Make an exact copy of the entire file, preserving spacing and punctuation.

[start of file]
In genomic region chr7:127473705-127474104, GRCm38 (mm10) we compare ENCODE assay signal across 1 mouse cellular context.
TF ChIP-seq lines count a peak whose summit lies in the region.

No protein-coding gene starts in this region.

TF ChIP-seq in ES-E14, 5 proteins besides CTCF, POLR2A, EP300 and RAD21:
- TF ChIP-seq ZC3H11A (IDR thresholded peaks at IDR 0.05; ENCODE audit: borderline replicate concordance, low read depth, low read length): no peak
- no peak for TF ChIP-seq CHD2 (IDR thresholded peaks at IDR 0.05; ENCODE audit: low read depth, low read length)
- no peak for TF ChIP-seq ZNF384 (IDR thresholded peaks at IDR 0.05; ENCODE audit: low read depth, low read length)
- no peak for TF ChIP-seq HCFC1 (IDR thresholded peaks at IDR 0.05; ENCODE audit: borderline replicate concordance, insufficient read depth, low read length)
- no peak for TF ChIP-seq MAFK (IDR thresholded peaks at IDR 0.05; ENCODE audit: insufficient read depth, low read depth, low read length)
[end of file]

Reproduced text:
In genomic region chr7:127473705-127474104, GRCm38 (mm10) we compare ENCODE assay signal across 1 mouse cellular context.
TF ChIP-seq lines count a peak whose summit lies in the region.

No protein-coding gene starts in this region.

TF ChIP-seq in ES-E14, 5 proteins besides CTCF, POLR2A, EP300 and RAD21:
- TF ChIP-seq ZC3H11A (IDR thresholded peaks at IDR 0.05; ENCODE audit: borderline replicate concordance, low read depth, low read length): no peak
- no peak for TF ChIP-seq CHD2 (IDR thresholded peaks at IDR 0.05; ENCODE audit: low read depth, low read length)
- no peak for TF ChIP-seq ZNF384 (IDR thresholded peaks at IDR 0.05; ENCODE audit: low read depth, low read length)
- no peak for TF ChIP-seq HCFC1 (IDR thresholded peaks at IDR 0.05; ENCODE audit: borderline replicate concordance, insufficient read depth, low read length)
- no peak for TF ChIP-seq MAFK (IDR thresholded peaks at IDR 0.05; ENCODE audit: insufficient read depth, low read depth, low read length)